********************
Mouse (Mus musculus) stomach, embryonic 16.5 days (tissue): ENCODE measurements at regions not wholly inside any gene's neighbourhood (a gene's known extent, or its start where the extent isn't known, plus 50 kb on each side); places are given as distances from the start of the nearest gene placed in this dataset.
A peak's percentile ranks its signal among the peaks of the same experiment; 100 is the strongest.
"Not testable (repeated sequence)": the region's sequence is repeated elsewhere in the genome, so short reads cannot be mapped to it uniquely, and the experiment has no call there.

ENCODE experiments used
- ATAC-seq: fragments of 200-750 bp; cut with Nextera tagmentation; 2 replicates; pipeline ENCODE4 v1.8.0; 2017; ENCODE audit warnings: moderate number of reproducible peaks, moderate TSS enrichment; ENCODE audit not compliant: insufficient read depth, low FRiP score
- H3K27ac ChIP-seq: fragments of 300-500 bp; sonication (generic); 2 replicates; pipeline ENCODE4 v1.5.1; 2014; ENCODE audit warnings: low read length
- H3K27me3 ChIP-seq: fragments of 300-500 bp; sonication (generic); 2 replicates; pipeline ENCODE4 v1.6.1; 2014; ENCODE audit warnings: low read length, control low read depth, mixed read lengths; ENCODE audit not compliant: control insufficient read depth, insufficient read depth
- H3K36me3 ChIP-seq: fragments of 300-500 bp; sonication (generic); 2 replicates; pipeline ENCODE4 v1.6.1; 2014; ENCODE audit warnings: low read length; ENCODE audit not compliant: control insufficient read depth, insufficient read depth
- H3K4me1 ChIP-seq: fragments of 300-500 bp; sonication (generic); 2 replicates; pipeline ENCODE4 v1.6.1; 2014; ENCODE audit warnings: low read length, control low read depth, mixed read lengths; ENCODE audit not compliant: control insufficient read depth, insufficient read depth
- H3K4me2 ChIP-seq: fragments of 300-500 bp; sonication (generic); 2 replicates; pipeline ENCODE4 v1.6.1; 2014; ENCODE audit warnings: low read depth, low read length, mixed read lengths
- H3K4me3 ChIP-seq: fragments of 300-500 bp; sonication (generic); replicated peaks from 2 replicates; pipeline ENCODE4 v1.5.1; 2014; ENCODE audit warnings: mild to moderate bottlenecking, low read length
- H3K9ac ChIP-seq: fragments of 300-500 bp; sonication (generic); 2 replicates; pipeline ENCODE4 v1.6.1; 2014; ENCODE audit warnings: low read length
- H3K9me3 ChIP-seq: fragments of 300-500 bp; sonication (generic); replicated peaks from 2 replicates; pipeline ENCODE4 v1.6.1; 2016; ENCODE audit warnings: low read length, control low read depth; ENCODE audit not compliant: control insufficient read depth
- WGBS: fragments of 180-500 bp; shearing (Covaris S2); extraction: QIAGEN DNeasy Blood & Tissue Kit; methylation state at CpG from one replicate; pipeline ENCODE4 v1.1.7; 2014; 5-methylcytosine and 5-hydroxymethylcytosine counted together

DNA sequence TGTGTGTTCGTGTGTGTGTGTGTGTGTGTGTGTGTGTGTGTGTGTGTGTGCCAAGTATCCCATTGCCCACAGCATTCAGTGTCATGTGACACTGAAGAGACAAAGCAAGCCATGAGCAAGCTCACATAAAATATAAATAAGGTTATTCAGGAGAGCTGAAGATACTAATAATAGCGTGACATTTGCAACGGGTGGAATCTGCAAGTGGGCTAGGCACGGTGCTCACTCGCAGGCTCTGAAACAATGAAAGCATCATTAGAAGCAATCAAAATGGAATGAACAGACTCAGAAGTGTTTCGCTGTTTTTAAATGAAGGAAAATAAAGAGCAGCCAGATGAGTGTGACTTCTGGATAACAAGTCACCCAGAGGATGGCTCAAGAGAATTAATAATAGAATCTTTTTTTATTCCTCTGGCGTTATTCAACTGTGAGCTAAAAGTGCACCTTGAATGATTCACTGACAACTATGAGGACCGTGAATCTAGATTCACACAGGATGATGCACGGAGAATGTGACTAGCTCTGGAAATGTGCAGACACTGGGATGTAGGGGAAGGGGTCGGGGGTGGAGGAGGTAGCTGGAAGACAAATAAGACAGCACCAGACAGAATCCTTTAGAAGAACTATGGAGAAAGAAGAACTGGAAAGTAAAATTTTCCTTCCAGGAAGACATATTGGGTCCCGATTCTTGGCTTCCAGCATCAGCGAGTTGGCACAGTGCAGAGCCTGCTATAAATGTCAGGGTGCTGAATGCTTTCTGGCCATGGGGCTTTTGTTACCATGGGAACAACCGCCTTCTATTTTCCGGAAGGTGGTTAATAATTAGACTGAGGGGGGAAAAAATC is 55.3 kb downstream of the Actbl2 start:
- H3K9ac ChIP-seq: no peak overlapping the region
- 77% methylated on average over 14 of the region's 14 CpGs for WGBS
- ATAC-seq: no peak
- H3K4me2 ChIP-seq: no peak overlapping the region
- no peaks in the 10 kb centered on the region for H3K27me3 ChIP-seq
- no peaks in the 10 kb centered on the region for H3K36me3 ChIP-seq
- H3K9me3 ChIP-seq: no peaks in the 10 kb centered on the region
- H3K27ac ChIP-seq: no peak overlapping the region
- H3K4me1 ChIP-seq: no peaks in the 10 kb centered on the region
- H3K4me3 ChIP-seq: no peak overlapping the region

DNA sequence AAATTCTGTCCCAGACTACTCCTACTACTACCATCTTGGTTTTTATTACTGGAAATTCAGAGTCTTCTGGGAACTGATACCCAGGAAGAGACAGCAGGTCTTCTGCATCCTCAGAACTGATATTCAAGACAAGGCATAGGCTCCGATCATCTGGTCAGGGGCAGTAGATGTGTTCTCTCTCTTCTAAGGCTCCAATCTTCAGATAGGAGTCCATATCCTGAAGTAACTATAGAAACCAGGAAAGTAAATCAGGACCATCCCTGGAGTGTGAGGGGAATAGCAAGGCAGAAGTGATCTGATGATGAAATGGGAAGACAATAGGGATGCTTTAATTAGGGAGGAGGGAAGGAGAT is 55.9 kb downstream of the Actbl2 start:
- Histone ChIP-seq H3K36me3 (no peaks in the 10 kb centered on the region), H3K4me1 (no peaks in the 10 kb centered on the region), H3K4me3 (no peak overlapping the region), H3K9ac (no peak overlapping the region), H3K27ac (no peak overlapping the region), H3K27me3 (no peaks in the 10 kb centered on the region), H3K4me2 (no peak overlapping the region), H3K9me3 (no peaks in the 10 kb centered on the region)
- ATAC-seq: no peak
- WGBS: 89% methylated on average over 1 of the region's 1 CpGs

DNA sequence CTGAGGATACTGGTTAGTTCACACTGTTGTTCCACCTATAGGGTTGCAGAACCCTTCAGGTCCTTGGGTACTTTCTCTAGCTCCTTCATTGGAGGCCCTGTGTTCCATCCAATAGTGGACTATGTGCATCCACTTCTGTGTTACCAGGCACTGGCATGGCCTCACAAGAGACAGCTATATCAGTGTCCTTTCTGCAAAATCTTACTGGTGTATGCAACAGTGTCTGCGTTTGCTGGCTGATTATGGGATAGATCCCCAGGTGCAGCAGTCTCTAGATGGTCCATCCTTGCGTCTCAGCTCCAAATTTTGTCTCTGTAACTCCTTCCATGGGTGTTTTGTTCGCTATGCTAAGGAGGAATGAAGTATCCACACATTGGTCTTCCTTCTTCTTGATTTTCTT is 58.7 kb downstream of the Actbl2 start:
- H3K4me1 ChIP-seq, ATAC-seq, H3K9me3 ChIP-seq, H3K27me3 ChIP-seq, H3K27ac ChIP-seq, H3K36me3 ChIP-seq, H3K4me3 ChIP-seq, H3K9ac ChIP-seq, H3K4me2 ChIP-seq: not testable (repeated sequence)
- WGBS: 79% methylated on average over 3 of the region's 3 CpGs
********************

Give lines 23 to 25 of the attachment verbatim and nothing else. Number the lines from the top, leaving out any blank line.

- H3K27ac ChIP-seq: no peak overlapping the region
- H3K4me1 ChIP-seq: no peaks in the 10 kb centered on the region
- H3K4me3 ChIP-seq: no peak overlapping the region